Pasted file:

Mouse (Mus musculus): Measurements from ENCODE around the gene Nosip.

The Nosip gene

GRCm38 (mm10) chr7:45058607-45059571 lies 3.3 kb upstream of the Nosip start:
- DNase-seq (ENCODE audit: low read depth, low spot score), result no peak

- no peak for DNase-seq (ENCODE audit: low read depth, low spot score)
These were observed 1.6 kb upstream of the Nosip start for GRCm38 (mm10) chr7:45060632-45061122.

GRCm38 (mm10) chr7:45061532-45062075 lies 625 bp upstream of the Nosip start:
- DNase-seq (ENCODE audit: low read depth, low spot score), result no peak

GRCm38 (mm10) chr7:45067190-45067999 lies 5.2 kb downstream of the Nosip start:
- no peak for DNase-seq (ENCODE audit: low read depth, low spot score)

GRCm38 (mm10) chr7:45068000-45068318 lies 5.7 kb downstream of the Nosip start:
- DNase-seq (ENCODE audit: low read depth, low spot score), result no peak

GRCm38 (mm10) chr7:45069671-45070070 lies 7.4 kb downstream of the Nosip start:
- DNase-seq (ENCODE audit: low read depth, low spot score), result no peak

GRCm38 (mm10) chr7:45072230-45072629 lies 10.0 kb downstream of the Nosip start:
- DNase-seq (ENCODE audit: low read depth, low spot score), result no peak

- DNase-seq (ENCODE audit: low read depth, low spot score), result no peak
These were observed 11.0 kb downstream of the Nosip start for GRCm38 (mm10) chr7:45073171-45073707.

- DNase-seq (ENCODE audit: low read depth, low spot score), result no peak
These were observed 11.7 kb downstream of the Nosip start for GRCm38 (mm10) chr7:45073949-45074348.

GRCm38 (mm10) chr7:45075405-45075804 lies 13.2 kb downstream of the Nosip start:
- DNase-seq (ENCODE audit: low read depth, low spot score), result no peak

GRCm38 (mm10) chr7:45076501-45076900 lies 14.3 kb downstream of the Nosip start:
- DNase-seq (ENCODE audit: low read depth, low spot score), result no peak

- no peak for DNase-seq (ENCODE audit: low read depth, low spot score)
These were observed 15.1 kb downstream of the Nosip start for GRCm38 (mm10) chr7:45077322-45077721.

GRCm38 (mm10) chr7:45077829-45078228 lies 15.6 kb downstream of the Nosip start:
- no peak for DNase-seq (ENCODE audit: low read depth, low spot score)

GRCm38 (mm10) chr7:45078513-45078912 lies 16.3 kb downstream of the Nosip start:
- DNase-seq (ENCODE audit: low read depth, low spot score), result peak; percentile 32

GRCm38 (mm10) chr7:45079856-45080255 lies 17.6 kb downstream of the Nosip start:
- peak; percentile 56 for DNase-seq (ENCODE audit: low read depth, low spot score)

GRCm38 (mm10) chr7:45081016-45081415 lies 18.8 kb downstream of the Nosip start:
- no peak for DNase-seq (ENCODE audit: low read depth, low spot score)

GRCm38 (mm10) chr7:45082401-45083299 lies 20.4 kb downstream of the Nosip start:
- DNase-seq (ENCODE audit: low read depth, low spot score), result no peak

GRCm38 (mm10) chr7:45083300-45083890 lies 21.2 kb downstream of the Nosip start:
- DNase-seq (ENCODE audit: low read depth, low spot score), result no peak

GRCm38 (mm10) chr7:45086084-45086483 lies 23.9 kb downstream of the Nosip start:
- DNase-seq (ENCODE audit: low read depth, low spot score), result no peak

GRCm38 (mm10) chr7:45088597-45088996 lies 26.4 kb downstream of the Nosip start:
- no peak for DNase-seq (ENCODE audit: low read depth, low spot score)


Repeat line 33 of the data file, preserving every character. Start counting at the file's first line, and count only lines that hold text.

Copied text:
GRCm38 (mm10) chr7:45081016-45081415 lies 18.8 kb downstream of the Nosip start: